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Education and the Family

By Joyce Fetteroll, April

Some of you may know that I homeschool my daughter Kathryn. Most of what I know about homeschooling I've gotten from homeschoolers online and now I spend a good portion of my early morning hours returning all the help I received by answering online posts from other parents who are considering homeschooling.

A recurring worry of many of these parents is that they don't feel qualified to teach their kids. That feeling of not being able to help their children learn spills over into many non-homeschooling families too.

We've gotten the message from educators that there's too much to teach and too few hours to do it in. Combine that message with the fact that even with professional teachers helping them, too many kids aren't making it. So, of course teaching seems like an incredibly hard job that parents shouldn't meddle with.

The truth is, it's not the teaching that's hard, it's teaching 30 students of 30 different abilities and interests material that a good portion of them don't particularly care about. Now that's a Herculean task!

But to help one child learn something they're already interested in, or strew their paths with tantalizing things for them to stumble over, or share thoughts on various aspects of daily life is an incredibly easy -- and joyful! -- task.

I think we need to get the message out to parents that not only are they their children's best teachers -- religious, ethical as well as academic -- but give them back a feeling of competence that we've all unconsciously relinquished to the schools. Though this isn't the cause of the breakdown of families and education, I think it's a piece of the puzzle why schools feel overburdened and why parents' too high expectations of schools are so rarely met.

Three things I think can help. One is we must learn to value a child's interest, whether it be in nuclear physics or Nintendo. If they are engaged or curious, they are learning, even if it doesn't appear academic. (By the way, those who need to justify it to themselves ;-) most video games include an incredible amount of strategy and 3D mapping, math skills that are often neglected by schools while concentrating on the more testable arithmetic. And if kids read the gaming magazines, they're reading for meaning, exactly what schools are trying to get them to do!) Also it's easy for us to value the "Why is the sky blue?" questions but we also need to stop and give real thought to the apparently obvious questions like "Why do we have to ___?" The second is to eliminate the idea learning must be formalized with a definite beginning and end and a testable outcome to be legitimate. A parent of a child in preschool here asked Judy what she could do to help her child prepare for first grade. Judy rightly replied, "Read to him everyday." But the parent wasn't satisfied. We're conditioned to need defined activities that teach a specific skill or fact, so reading for a half hour a day doesn't seem satisfying.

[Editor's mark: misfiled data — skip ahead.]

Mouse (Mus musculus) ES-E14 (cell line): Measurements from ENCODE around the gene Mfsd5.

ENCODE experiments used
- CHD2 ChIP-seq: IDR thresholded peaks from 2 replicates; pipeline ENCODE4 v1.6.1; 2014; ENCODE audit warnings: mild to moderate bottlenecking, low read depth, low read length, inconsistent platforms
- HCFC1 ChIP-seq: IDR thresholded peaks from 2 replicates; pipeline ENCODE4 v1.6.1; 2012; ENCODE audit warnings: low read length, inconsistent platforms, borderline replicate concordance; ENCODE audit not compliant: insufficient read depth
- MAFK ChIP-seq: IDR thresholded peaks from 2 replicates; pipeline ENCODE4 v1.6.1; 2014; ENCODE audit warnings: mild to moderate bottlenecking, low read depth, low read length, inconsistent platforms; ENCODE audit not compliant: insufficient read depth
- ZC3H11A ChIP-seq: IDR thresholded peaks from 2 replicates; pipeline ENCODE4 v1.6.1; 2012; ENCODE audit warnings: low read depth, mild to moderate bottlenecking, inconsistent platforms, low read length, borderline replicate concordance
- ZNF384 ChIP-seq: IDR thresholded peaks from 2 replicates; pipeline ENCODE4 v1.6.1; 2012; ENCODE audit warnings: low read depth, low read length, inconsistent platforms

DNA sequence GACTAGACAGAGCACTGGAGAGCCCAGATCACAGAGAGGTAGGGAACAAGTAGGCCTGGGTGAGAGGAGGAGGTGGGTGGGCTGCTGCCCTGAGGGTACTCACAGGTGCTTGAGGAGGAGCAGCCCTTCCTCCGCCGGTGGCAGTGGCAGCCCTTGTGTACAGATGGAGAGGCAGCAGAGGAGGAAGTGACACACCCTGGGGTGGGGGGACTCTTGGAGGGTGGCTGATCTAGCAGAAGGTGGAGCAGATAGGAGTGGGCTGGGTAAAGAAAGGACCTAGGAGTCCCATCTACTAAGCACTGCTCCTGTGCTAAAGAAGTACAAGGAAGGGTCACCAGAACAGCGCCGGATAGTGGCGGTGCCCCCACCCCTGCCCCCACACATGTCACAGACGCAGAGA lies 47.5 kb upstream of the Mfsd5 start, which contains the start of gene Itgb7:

Parents need to learn to value the moments when a child asks who that is on the nickel and equally value the simple answer of "Thomas Jefferson, he was one of our presidents." Because months later it can be tied to seeing Jefferson writing the Constitution on the Animaniacs cartoon, and another few months later to one of the faces on Mount Rushmore, and to the character of Jefferson in the book Ben and Me which can branch off into "Did you know Franklin invented the rocking chair and public library?" This creates a network of interesting tidbits which kids can use to catch the more detailed and overwhelming information from textbooks. It would be like us picking up a book about the Ming Dynasty in China. We might read it, but we'd retain very little because we have no hooks to hang the information on. And neither do kids.

The third is a bit more radical. It's obvious to say family life should come before school, but putting it into practice is more difficult when we've come to accept as necessary annoyances the intrusions of homework, the morning rush, the afternoon crash and all the unconscious ways schools affect family life. But when parents find themselves in the midst of a stressful school imposed activity, if it's not nurturing their relationship with their child or is disrupting family life, then it's time to step back and reconsider how or even if the activity should continue. When you look at it objectively, homework should not be the primary focus of education and parents have better roles to play in nurturing a love of learning in their kids than being homework police. It's a fine line to walk to convey a deep abiding respect for education while disengaging from responsibility for a child's homework. (Which is not to suggest refusing to help when a child asks!)

Were the world a perfect place, public schools would be supporting the learning that goes on in the home rather than parents enforcing the learning that goes on in the schools.